As game designers/educators, we have to deal with the ultimate decision of how to balance luck and skill. Much of what we decide is determined on our own experiences in gaming.
I'll talk about advantages and disadvantages of putting in luck and skill
Probably the epitome of a game, skill is predicated on choice. It's the thing that we, as players, can control; the more we play, the better we get, the more we win. At least that's the theory. The more a designer puts in "skill", that is choices given to the player that directly impacts the game, the more you can establish a barometer on how good you are in a game.
When a game is all about skill, it rewards the experienced. When a new player plays a experienced player, there's no doubt the experienced player will win. In tournament situations, a skilled game really shows who the best of the best is because it favors the most efficient, experienced player.
Unfortunately, many times it can create a runaway situation where a new player may be turned off by an experienced player stomping on them. From the perspective of the new player, it's apparent early in the game that they will not win; when that happens, they're just waiting for the game to end or are looking for excuses to leave.
An established skill game can have incredible longevity. Most hardcore players will play it just to find the nuances of the game. But to establish that level is extremely hard to attain, you'll need a dedicated audience to keep it going and a lot of manpower to show its longevity through tournaments and play sessions.
On the flip side, a game of all skill can have the tendency to get boring as the players can be far too concentrated on the game to be any kind of entertaining. It's great for people that know the game, but the outsider could be bored quickly. The game will need to be simple in order for the outsider to at least be engaged.
Examples of skill mechanics:
-A hand of cards.
-Multiple options to choose during a turn.
-Placing units on a board
-Moving units on a board that's not a specific trail.
-Once-per-turn or Once-per-game abilities
Luck is really the X-Factor in a game. It's the very thing that adds that bit of spice to an otherwise cerebral game.
A completely luck based game like Candy Land is great for beginner gamers (by beginner I mean child that doesn't know any games) because it doesn't force the player to think hard; it's only meant to keep a player engaged when cerebral facilities are still developing.
But luck does something easier that skill based games have a hard time doing...make a game surprising. The randomness of luck, whether it be by dice, lottery, random draw from a deck, or even a flip of a coin can take a game in directions that can't be explored by pure skill. It introduces elements into a game that challenge the skilled player, regardless of how many times they have played the game. Because surprise is more evident, the game can consequently be more "fun".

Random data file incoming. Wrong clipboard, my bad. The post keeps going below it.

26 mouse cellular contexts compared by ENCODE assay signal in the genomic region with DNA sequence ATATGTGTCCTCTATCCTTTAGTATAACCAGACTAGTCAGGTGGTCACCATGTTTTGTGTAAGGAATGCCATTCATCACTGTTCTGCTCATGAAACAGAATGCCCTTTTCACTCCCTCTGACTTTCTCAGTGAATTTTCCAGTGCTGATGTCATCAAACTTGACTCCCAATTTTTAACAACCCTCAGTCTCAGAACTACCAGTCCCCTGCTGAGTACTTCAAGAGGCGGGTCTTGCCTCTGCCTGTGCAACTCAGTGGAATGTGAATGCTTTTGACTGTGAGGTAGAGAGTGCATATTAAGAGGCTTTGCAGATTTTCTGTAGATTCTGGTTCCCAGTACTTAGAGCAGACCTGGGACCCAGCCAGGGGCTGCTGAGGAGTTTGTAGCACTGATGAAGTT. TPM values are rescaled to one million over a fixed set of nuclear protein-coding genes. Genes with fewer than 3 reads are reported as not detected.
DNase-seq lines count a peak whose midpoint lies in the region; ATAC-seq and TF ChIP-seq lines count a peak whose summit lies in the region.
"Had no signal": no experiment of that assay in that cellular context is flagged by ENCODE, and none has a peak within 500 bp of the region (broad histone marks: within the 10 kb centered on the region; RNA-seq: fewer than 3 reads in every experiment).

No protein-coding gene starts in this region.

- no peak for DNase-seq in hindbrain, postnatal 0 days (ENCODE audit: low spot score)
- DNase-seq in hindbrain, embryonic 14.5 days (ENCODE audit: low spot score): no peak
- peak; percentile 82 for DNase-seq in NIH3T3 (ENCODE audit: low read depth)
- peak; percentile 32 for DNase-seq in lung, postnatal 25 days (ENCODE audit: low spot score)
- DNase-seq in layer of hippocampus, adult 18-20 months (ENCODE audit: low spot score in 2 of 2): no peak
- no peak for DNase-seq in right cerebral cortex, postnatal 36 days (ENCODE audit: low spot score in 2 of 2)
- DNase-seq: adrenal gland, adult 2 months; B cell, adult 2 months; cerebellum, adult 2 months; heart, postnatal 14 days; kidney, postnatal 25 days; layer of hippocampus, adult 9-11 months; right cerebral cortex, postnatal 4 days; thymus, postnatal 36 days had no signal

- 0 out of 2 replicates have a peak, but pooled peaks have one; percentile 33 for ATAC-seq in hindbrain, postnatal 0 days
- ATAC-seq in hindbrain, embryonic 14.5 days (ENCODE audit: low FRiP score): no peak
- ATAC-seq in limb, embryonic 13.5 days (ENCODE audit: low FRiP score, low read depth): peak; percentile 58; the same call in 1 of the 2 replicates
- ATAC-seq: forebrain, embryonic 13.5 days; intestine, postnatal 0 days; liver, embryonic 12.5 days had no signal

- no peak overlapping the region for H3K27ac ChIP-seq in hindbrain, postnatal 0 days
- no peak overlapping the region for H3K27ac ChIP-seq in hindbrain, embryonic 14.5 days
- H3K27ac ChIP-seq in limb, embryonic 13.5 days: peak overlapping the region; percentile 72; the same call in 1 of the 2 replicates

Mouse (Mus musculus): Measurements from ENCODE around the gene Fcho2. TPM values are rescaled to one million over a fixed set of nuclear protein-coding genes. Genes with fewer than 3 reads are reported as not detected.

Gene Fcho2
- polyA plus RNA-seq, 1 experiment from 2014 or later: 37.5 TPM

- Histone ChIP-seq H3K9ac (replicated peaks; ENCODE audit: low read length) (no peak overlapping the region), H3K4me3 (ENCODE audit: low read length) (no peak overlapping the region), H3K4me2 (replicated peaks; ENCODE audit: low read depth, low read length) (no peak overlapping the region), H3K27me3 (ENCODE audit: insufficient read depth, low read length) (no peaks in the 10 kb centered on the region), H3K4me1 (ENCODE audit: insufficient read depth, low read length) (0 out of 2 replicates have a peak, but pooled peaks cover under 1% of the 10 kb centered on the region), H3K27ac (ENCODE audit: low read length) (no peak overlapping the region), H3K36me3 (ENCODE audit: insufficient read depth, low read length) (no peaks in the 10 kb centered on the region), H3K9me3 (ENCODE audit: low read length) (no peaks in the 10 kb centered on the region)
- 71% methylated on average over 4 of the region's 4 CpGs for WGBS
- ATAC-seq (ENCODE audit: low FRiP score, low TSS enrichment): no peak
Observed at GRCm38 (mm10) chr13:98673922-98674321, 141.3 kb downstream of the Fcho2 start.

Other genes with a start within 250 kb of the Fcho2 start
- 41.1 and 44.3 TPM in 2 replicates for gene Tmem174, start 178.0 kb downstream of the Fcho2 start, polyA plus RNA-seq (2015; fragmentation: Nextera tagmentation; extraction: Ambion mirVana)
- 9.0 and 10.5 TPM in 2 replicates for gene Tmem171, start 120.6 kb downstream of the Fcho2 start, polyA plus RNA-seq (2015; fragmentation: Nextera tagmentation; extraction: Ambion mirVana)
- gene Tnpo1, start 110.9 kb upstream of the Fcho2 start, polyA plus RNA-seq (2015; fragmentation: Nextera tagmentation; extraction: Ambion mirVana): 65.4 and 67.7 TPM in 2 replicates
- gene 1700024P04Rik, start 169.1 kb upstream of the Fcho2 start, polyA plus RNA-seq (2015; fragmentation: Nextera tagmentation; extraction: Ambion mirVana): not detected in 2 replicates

In some ways, luck takes away from skill. It tends to be swing-y and can frustrate a skilled player because it negates everything they've earned through multiple plays. But luck can favor the player that's behind, it makes the playing field a little more even. But it comes at a cost. It makes runaway victories easier to achieve because luck can also work in the favor of the lead player.
Examples of luck mechanics:
-Dice (that requires a roll for a result)
-Card draw in a deck
-Card flip to determine result
-Lottery (mixing possible results and drawing results from it)
-Event cards that are revealed randomly
Levels - Mixing Skill and Luck:
Most games are a mix of skill and luck. It's how much of each that determines if we like a game or not.
A game that has more luck than skill caters to the beginner player, but can often frustrate or discourage the experienced player. Often, either an experienced player will appreciate the randomness or ditch the game entirely. Critics may deem the game "too random", but the entry point is fairly wide, so initial buys can be solid. These games are great to introduce to new players as the threat of being stomped by a master player are quelled by the fact that luck may swing in their direction.
A game that has more skill than luck may fall in a more competitive category, but a good game that has more skill than luck will introduce just enough luck to make experienced players feel challenged by fairly competent, or even new players. The problem is that experienced players may be able to take advantage of the luck, thereby still creating a runaway situation.
The holy grail is an even balance of skill and luck. It has just enough skill to keep an experienced player going, but just enough luck to make it fun for all.
Regardless of how we set up games, players will have preferences. Some may want more luck, others not. It's hard to see that a person may simply not like your game because they just don't like playing your type of game. In the same way we like watching different types of movies, we also prefer certain games, though it doesn't mean we are restricted to that genre. We can affect how much we put luck and skill in a game by first identifying how much luck and skill there is in our game, then putting in elements that contribute more to skill.
Of course there are exceptions to the rule, but generally, this applies to many games.